It’s that time of year again. The ‘Private Housing Event’ invitation has appeared on Facebook, your housemates are suspiciously quiet about that looming deadline to renew your tenancy, and the thought of going through the whole process again makes you even more nauseous than that seventh snakebite you had at Reynolds the previous evening.

As the number of outright home owners in the U.K. has fallen drastically, along with a moderate decline in the social rented sector, the number of people relying on private renting has risen sharply.

There are now more than nine million people living in private rented accommodation in England. It is neither particularly secure, nor financially sensible, and often compared to effectively burning money. Recently, the number of homeless households in the U.K. has risen to more than 50,000; all of this serves as a damning indictment of the sheer lack of capacity in the housing system. We desperately need a long-term solution.

So what is the long-term solution? Somebody with the most basic grasp of economics will tell you that there is a failure of the balance between supply and demand in the U.K. housing market. The position of the two main political parties, the Conservatives and Labour, is to build 200,000 more homes by 2020, but this is juxtaposed with a report published by the House of Lords, citing a need for 300,000 new homes to be built in this Parliament. No government has built enough homes for decades now.

As the nation desperately grapples with the need to chase the increasing levels of demand through huge infrastructure developments, the only solution for people on low incomes is to seek social housing – the only option left available at a reasonable price. But with 1.8 million people currently on the waiting lists for social housing and local authorities allocating it with a needs-based approach, students are very rarely included in such schemes. This leaves only the private sector.

But for students in particular, the private rented sector can present unique challenges and be daunting in its complexity. The astronomical fees that letting agents charge, frankly odious conditions some landlords expect you to live in purely on account of being a student, and trouble of finding a guarantor for your tenancy agreement can all burden people with unnecessary levels of stress as they house-hunt. In London especially, where the costs are so inflated and continue to soar even now, it feels increasingly like we have no control or voice.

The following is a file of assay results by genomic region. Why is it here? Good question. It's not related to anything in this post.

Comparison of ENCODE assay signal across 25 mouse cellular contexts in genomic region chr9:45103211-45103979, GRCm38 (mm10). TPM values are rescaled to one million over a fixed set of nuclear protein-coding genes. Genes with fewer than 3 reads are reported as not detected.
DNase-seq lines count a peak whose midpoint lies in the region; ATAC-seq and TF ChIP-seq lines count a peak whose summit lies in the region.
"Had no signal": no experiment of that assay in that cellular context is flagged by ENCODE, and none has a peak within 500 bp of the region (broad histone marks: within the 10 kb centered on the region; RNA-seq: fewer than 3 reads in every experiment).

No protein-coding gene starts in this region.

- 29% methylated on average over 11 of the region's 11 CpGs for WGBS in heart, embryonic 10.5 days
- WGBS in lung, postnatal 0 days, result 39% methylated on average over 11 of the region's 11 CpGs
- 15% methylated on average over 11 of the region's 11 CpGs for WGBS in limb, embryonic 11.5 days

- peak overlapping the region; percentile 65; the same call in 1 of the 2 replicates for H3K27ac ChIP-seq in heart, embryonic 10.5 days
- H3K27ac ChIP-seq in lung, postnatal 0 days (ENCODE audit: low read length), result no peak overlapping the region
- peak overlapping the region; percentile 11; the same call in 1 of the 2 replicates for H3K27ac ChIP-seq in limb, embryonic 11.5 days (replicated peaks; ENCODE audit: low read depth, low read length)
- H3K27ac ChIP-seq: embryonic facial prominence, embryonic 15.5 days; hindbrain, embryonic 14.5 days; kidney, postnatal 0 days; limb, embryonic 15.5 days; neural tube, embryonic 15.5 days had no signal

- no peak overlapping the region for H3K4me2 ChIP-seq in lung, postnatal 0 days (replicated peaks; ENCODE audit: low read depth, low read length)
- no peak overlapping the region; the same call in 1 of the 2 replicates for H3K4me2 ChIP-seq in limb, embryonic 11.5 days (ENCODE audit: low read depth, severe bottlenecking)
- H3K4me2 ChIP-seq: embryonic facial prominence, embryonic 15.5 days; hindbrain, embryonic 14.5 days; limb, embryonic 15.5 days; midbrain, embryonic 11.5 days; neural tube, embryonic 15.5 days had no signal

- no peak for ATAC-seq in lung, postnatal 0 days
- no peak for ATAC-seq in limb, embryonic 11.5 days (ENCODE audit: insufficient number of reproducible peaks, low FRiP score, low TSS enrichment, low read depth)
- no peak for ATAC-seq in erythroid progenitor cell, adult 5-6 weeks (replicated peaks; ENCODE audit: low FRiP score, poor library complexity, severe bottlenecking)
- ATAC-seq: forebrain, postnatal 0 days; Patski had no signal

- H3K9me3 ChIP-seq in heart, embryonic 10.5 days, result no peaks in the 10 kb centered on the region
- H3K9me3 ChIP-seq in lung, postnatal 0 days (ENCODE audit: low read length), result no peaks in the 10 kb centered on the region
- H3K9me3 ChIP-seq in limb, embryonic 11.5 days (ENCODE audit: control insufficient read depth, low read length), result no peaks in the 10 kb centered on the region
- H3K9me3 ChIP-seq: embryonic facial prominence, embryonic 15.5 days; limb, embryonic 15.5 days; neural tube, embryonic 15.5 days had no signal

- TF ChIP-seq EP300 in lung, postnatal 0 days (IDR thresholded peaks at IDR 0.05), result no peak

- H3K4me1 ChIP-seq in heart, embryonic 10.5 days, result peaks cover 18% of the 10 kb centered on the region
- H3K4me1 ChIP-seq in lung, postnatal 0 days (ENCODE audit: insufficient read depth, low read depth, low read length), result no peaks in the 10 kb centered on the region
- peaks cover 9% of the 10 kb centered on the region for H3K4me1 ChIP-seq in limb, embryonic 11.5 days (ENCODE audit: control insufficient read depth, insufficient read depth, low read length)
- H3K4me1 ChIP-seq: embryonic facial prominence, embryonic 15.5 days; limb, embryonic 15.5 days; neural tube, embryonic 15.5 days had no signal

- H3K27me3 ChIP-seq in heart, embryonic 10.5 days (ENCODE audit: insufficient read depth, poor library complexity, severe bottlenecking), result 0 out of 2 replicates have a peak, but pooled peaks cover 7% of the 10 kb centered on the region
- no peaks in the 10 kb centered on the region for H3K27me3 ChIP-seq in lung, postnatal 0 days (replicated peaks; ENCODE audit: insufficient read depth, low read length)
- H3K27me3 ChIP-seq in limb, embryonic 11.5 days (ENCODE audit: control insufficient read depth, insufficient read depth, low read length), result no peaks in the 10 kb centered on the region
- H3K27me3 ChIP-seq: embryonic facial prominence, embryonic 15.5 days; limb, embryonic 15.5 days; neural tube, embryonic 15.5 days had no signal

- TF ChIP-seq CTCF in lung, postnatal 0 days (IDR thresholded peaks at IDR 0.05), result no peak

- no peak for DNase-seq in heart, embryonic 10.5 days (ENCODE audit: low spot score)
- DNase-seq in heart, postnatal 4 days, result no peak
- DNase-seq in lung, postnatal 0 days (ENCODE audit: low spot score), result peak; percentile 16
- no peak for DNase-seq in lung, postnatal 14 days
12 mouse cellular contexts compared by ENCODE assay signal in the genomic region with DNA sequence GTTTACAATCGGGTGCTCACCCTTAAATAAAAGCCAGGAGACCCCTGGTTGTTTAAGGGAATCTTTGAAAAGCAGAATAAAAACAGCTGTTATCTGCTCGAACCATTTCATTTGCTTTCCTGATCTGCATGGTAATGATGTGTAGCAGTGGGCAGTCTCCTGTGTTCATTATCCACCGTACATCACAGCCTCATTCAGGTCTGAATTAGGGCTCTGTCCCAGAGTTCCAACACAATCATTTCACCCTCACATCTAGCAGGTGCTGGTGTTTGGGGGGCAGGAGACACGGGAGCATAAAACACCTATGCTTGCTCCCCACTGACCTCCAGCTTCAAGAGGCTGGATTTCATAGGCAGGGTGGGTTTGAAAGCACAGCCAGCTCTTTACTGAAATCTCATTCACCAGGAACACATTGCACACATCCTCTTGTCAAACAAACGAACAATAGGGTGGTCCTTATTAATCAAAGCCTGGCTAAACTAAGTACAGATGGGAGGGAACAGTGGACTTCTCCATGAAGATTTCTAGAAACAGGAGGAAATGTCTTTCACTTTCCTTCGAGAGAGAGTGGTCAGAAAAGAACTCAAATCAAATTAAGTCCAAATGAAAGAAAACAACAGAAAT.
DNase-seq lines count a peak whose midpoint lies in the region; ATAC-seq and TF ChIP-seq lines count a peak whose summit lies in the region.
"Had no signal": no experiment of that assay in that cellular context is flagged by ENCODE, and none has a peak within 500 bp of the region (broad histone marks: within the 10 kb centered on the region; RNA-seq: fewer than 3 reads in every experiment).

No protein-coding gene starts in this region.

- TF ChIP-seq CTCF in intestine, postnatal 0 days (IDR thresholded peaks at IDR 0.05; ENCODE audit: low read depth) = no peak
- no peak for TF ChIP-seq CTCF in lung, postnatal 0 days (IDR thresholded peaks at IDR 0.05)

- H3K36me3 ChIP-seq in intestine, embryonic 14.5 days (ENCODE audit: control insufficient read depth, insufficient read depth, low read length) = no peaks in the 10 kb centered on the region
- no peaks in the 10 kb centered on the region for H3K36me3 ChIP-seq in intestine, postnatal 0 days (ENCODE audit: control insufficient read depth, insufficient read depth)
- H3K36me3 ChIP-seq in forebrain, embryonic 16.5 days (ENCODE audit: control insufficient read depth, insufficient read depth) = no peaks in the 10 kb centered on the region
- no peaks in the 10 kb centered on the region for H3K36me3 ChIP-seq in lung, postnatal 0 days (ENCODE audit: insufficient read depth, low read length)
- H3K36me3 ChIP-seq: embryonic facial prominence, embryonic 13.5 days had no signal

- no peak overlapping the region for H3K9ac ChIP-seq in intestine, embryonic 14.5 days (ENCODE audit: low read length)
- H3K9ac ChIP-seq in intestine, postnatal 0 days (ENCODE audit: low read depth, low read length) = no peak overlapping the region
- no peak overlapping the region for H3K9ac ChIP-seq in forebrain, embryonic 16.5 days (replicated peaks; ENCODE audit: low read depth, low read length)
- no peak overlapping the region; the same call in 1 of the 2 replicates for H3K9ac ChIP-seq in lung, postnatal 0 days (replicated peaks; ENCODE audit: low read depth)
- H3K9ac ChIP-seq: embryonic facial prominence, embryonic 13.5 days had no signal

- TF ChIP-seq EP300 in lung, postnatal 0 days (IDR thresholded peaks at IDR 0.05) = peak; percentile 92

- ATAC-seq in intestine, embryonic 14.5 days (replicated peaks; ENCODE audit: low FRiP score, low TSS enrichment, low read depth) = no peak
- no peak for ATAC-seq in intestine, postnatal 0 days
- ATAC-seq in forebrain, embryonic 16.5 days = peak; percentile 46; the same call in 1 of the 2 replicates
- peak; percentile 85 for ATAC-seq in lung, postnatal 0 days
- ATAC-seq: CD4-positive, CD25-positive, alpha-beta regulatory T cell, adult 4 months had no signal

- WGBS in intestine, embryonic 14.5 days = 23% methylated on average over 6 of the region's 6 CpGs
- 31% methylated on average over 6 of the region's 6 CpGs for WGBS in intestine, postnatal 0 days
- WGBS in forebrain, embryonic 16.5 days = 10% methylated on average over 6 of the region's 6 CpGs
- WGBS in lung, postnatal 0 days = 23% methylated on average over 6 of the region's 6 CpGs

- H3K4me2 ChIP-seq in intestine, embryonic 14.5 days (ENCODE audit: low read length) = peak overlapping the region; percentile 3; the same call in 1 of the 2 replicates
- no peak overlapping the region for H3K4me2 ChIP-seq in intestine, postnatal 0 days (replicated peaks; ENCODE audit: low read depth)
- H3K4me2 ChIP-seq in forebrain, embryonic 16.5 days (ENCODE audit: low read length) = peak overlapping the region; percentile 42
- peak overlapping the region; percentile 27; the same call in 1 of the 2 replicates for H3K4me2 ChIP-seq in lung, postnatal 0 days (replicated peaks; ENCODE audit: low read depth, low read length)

The private rental sector has grown substantially over the past decade. Households by tenure, share of the total 1991-2013/14

The private rental sector has grown substantially over the past decade. Households by tenure, share of the total 1991-2013/14

The private rental sector has grown substantially over the past decade. Households by tenure, share of the total 1991-2013/14

Schemes such as Share and Care and Homeshare UK have popped up in recent years – their aim being to match people looking for affordable accommodation with elderly people in need of support and company. Increasing numbers of students are turning to them as a solution to see them through their studies.

At Imperial specifically, last year College announced its plans to act as a guarantor for international students seeking accommodation from second year onwards – preventing them from having to pay three to six months of rent in advance. Last year, a large group of Imperial students attended a massive event as part of the London Mayoral Election in association with CitizensUK to quiz candidates on their pledges for students going forward.

One of the key pledges coming out of the CitizensUK event was Sadiq Khan’s focus on affordable housing for Londoners. Over the next four and a half years £3.15 billion will be invested in building 90,000 new homes specifically in London. Students will be particularly happy to see that 58,000 of these are to be reserved as “London Living Wage” dwellings targeted at people on low incomes. Meanwhile, his draft Supplementary Planning Guidance aims to streamline the planning process for new housing projects. All of this is long overdue to deal with the problems Londoners face, and more needs to be done to ensure students are able to claim their fair share of the new homes.

The housing crisis is a deeply-rooted issue in our society – the result of decades of under-investment in new developments. Students have been forced to burden an unfair share of the consequences that stem from this. But hope may be on the horizon, with our new Mayor pledging to deliver genuinely affordable homes for all Londoners. I can only hope all students are included in that too.